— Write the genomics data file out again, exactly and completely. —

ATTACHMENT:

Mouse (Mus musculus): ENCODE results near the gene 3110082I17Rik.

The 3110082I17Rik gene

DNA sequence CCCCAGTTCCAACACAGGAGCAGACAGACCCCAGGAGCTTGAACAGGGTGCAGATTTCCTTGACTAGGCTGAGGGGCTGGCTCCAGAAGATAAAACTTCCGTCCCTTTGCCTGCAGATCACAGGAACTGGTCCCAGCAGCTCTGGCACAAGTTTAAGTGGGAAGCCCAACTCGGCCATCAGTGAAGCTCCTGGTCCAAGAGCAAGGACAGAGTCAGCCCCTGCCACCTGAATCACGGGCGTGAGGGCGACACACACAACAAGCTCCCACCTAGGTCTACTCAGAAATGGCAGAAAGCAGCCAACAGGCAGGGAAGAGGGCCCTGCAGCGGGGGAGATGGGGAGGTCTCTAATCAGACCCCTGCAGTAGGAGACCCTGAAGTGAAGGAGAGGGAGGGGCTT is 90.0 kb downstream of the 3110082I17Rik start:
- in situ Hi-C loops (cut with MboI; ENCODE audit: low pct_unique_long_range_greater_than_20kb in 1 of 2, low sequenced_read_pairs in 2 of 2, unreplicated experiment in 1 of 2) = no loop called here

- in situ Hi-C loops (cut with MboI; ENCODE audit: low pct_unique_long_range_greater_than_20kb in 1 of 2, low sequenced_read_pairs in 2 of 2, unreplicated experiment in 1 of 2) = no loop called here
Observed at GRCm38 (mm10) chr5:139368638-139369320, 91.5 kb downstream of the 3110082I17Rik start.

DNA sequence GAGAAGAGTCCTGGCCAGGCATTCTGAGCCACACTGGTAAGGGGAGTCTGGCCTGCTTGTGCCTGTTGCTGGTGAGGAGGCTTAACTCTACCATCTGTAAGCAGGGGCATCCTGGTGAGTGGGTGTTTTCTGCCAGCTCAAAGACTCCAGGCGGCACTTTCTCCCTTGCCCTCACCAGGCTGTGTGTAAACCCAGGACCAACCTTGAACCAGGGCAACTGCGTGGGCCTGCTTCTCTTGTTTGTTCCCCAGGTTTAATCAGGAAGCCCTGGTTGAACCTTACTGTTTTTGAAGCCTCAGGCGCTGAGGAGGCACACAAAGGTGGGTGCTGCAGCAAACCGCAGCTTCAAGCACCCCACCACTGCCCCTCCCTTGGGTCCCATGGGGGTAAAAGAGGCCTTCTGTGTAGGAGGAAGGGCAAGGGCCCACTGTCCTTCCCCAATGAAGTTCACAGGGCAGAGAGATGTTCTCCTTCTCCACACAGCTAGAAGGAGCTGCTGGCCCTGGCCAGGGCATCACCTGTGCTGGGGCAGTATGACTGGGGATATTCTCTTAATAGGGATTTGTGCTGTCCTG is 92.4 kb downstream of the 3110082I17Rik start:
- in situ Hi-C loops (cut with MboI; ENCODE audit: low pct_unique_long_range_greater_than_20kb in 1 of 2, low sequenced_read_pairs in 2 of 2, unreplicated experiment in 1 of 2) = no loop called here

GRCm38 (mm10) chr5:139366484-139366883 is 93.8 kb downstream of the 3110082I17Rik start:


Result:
Mouse (Mus musculus): ENCODE results near the gene 3110082I17Rik.

The 3110082I17Rik gene

DNA sequence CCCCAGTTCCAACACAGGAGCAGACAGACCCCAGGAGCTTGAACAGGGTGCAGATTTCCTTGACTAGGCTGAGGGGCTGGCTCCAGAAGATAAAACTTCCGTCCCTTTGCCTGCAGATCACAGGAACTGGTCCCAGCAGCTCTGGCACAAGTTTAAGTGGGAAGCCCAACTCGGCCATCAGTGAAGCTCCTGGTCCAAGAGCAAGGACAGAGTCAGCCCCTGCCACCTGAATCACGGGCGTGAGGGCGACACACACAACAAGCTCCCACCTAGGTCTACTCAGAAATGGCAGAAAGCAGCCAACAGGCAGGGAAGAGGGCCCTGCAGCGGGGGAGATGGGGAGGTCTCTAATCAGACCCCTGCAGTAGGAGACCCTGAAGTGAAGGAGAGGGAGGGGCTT is 90.0 kb downstream of the 3110082I17Rik start:
- in situ Hi-C loops (cut with MboI; ENCODE audit: low pct_unique_long_range_greater_than_20kb in 1 of 2, low sequenced_read_pairs in 2 of 2, unreplicated experiment in 1 of 2) = no loop called here

- in situ Hi-C loops (cut with MboI; ENCODE audit: low pct_unique_long_range_greater_than_20kb in 1 of 2, low sequenced_read_pairs in 2 of 2, unreplicated experiment in 1 of 2) = no loop called here
Observed at GRCm38 (mm10) chr5:139368638-139369320, 91.5 kb downstream of the 3110082I17Rik start.

DNA sequence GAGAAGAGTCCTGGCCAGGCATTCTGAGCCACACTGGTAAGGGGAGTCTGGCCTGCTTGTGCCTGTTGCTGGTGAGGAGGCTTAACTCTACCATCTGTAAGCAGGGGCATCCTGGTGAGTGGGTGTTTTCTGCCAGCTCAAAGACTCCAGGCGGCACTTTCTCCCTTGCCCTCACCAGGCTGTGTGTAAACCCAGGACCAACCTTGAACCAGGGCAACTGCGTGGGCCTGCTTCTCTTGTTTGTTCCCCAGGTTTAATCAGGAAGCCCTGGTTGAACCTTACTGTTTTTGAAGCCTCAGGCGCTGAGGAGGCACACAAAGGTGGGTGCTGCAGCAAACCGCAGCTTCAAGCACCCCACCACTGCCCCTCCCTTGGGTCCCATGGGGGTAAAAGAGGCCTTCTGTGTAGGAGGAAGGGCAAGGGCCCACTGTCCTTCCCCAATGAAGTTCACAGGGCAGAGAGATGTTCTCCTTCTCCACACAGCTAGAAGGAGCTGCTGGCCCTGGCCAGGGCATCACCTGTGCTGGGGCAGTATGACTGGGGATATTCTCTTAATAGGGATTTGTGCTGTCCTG is 92.4 kb downstream of the 3110082I17Rik start:
- in situ Hi-C loops (cut with MboI; ENCODE audit: low pct_unique_long_range_greater_than_20kb in 1 of 2, low sequenced_read_pairs in 2 of 2, unreplicated experiment in 1 of 2) = no loop called here

GRCm38 (mm10) chr5:139366484-139366883 is 93.8 kb downstream of the 3110082I17Rik start: